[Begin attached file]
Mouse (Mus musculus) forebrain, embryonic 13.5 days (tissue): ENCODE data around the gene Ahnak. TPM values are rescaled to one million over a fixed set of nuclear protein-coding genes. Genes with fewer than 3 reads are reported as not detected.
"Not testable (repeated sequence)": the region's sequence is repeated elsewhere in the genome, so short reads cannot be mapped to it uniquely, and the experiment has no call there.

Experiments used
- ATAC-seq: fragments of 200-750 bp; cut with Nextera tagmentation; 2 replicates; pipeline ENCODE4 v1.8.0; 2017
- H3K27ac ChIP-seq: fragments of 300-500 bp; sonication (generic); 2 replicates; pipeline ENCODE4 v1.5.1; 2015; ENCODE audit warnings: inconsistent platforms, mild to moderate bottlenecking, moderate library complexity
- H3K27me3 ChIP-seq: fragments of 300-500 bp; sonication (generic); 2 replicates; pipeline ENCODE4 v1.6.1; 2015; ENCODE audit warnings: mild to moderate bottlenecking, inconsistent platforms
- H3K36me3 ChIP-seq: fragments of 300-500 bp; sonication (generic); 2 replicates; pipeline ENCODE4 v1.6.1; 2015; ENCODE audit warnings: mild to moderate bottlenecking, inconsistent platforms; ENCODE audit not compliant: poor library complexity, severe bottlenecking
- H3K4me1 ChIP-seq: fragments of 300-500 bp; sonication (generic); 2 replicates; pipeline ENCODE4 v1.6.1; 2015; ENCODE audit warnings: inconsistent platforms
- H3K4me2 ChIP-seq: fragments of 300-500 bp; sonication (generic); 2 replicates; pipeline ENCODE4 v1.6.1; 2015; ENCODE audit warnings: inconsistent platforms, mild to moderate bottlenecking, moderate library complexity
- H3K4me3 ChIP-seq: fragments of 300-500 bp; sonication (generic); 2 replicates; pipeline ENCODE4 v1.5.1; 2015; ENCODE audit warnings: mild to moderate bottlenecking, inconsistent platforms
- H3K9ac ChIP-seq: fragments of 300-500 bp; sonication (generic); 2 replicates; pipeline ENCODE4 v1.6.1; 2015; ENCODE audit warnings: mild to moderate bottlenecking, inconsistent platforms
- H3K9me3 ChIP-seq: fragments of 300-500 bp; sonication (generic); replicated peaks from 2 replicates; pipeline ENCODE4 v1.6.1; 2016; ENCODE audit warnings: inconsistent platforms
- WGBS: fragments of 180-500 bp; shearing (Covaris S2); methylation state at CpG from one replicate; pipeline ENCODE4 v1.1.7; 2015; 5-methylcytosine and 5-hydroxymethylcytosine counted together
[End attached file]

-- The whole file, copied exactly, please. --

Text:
Mouse (Mus musculus) forebrain, embryonic 13.5 days (tissue): ENCODE data around the gene Ahnak. TPM values are rescaled to one million over a fixed set of nuclear protein-coding genes. Genes with fewer than 3 reads are reported as not detected.
"Not testable (repeated sequence)": the region's sequence is repeated elsewhere in the genome, so short reads cannot be mapped to it uniquely, and the experiment has no call there.

Experiments used
- ATAC-seq: fragments of 200-750 bp; cut with Nextera tagmentation; 2 replicates; pipeline ENCODE4 v1.8.0; 2017
- H3K27ac ChIP-seq: fragments of 300-500 bp; sonication (generic); 2 replicates; pipeline ENCODE4 v1.5.1; 2015; ENCODE audit warnings: inconsistent platforms, mild to moderate bottlenecking, moderate library complexity
- H3K27me3 ChIP-seq: fragments of 300-500 bp; sonication (generic); 2 replicates; pipeline ENCODE4 v1.6.1; 2015; ENCODE audit warnings: mild to moderate bottlenecking, inconsistent platforms
- H3K36me3 ChIP-seq: fragments of 300-500 bp; sonication (generic); 2 replicates; pipeline ENCODE4 v1.6.1; 2015; ENCODE audit warnings: mild to moderate bottlenecking, inconsistent platforms; ENCODE audit not compliant: poor library complexity, severe bottlenecking
- H3K4me1 ChIP-seq: fragments of 300-500 bp; sonication (generic); 2 replicates; pipeline ENCODE4 v1.6.1; 2015; ENCODE audit warnings: inconsistent platforms
- H3K4me2 ChIP-seq: fragments of 300-500 bp; sonication (generic); 2 replicates; pipeline ENCODE4 v1.6.1; 2015; ENCODE audit warnings: inconsistent platforms, mild to moderate bottlenecking, moderate library complexity
- H3K4me3 ChIP-seq: fragments of 300-500 bp; sonication (generic); 2 replicates; pipeline ENCODE4 v1.5.1; 2015; ENCODE audit warnings: mild to moderate bottlenecking, inconsistent platforms
- H3K9ac ChIP-seq: fragments of 300-500 bp; sonication (generic); 2 replicates; pipeline ENCODE4 v1.6.1; 2015; ENCODE audit warnings: mild to moderate bottlenecking, inconsistent platforms
- H3K9me3 ChIP-seq: fragments of 300-500 bp; sonication (generic); replicated peaks from 2 replicates; pipeline ENCODE4 v1.6.1; 2016; ENCODE audit warnings: inconsistent platforms
- WGBS: fragments of 180-500 bp; shearing (Covaris S2); methylation state at CpG from one replicate; pipeline ENCODE4 v1.1.7; 2015; 5-methylcytosine and 5-hydroxymethylcytosine counted together